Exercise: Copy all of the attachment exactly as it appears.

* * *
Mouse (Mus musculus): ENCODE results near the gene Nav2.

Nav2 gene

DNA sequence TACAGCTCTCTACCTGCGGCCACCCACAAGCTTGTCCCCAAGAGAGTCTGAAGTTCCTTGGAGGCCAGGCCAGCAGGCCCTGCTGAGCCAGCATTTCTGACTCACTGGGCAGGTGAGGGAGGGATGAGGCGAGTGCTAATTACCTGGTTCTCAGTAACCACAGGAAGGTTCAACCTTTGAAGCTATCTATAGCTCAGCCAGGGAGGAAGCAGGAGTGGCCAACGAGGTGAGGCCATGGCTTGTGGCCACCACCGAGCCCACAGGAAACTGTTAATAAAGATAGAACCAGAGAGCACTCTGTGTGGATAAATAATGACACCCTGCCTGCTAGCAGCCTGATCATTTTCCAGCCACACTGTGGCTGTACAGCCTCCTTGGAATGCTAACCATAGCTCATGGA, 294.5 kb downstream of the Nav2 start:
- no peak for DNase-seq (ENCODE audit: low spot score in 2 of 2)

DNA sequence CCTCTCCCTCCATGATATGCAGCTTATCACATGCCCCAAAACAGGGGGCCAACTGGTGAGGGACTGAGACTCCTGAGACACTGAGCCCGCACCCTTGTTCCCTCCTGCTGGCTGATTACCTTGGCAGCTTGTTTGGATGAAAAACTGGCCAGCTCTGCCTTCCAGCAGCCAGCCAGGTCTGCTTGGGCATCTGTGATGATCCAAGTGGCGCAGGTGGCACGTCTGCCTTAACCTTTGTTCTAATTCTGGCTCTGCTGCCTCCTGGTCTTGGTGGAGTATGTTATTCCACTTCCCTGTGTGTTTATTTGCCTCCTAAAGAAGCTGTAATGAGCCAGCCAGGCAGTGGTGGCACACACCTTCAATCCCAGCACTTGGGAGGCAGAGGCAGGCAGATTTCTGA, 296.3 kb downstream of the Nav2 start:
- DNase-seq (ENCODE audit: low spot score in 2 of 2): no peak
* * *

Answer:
Mouse (Mus musculus): ENCODE results near the gene Nav2.

Nav2 gene

DNA sequence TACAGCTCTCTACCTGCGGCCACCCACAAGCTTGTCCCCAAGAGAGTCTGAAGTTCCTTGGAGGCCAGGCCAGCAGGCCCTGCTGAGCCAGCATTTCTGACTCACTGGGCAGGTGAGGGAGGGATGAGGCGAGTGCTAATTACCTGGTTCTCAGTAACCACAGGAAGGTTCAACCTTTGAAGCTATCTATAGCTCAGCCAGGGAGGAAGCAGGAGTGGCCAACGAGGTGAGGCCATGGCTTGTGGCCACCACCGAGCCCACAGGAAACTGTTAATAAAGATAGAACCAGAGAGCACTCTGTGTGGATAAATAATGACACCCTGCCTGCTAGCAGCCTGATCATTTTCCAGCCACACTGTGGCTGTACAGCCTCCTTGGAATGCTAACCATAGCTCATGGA, 294.5 kb downstream of the Nav2 start:
- no peak for DNase-seq (ENCODE audit: low spot score in 2 of 2)

DNA sequence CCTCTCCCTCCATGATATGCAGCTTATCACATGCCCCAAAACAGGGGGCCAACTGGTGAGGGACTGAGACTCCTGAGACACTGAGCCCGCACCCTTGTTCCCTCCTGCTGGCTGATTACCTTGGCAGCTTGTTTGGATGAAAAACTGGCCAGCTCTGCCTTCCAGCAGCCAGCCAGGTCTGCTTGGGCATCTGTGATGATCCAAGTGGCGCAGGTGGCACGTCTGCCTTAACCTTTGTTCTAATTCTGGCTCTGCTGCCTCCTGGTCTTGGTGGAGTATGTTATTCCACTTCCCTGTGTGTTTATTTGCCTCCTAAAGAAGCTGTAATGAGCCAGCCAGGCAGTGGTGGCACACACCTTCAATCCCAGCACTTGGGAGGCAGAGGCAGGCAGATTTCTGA, 296.3 kb downstream of the Nav2 start:
- DNase-seq (ENCODE audit: low spot score in 2 of 2): no peak